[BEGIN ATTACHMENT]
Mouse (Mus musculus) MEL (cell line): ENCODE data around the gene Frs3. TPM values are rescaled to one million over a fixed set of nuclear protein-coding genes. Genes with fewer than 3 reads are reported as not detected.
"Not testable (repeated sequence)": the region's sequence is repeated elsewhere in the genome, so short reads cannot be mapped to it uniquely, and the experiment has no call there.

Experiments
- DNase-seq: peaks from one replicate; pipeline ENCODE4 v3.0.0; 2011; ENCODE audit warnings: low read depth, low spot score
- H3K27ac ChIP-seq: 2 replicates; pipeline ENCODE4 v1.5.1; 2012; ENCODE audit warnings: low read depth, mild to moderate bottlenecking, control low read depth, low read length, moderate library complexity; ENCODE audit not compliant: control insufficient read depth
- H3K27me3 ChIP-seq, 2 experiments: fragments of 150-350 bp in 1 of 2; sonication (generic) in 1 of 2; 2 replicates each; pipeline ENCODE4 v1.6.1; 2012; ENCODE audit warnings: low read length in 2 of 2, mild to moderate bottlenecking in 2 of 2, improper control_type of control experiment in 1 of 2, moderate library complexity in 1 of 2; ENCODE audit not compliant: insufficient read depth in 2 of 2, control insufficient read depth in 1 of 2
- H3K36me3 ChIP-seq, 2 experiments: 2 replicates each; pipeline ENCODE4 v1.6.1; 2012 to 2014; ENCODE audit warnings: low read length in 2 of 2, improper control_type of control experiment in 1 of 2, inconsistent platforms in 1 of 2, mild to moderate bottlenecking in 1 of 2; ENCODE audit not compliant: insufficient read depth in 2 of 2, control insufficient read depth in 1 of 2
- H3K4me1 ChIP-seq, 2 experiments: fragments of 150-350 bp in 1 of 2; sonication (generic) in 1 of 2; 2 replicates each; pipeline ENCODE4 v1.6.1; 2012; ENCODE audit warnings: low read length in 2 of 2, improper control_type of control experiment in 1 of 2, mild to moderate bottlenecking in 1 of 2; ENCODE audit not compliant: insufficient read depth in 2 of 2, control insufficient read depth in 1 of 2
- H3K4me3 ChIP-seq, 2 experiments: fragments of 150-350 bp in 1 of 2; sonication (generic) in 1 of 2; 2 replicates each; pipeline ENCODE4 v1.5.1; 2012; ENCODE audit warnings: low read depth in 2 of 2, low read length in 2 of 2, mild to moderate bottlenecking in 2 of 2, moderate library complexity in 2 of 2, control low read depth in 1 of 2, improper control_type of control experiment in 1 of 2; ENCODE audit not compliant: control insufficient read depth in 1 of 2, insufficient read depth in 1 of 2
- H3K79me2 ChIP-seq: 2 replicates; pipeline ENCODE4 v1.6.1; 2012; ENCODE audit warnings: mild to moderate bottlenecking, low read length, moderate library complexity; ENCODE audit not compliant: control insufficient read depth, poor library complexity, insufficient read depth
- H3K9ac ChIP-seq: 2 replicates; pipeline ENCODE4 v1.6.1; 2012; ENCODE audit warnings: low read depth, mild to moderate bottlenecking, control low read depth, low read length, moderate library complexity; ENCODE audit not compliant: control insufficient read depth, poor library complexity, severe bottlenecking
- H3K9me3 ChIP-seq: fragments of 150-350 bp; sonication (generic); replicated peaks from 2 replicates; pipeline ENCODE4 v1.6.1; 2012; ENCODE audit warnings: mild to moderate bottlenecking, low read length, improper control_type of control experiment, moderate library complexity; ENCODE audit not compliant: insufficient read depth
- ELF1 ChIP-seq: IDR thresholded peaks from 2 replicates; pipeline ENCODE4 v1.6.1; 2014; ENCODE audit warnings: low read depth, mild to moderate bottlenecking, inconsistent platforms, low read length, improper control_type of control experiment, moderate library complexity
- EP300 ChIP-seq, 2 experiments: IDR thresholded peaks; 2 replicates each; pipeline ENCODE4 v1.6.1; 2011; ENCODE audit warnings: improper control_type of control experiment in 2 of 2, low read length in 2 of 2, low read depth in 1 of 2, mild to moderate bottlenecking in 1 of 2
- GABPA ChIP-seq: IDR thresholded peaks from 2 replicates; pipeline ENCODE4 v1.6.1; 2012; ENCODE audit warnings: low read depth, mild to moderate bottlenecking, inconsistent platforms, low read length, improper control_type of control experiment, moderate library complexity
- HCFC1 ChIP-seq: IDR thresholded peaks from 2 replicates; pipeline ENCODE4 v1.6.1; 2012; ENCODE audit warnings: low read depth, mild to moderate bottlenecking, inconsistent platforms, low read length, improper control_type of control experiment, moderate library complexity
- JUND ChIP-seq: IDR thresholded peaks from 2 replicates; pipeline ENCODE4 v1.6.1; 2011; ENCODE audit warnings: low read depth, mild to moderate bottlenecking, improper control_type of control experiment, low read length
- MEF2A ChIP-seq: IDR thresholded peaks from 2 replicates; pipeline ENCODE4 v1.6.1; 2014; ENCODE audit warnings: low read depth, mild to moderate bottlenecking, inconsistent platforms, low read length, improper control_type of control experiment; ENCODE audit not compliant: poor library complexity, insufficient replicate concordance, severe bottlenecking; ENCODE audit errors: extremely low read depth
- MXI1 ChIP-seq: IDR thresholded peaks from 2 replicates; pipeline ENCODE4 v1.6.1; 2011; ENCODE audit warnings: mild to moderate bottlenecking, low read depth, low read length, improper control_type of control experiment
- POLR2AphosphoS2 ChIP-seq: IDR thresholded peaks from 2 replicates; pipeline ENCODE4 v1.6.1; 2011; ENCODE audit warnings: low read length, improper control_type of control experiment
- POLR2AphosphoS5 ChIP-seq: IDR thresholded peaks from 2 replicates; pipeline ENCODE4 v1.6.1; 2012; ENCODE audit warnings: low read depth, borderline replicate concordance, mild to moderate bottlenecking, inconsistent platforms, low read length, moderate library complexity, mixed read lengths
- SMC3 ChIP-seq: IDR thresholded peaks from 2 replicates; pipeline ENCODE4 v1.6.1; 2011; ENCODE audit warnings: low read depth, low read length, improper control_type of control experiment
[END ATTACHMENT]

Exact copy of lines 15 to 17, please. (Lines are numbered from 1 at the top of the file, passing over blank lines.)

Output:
- GABPA ChIP-seq: IDR thresholded peaks from 2 replicates; pipeline ENCODE4 v1.6.1; 2012; ENCODE audit warnings: low read depth, mild to moderate bottlenecking, inconsistent platforms, low read length, improper control_type of control experiment, moderate library complexity
- HCFC1 ChIP-seq: IDR thresholded peaks from 2 replicates; pipeline ENCODE4 v1.6.1; 2012; ENCODE audit warnings: low read depth, mild to moderate bottlenecking, inconsistent platforms, low read length, improper control_type of control experiment, moderate library complexity
- JUND ChIP-seq: IDR thresholded peaks from 2 replicates; pipeline ENCODE4 v1.6.1; 2011; ENCODE audit warnings: low read depth, mild to moderate bottlenecking, improper control_type of control experiment, low read length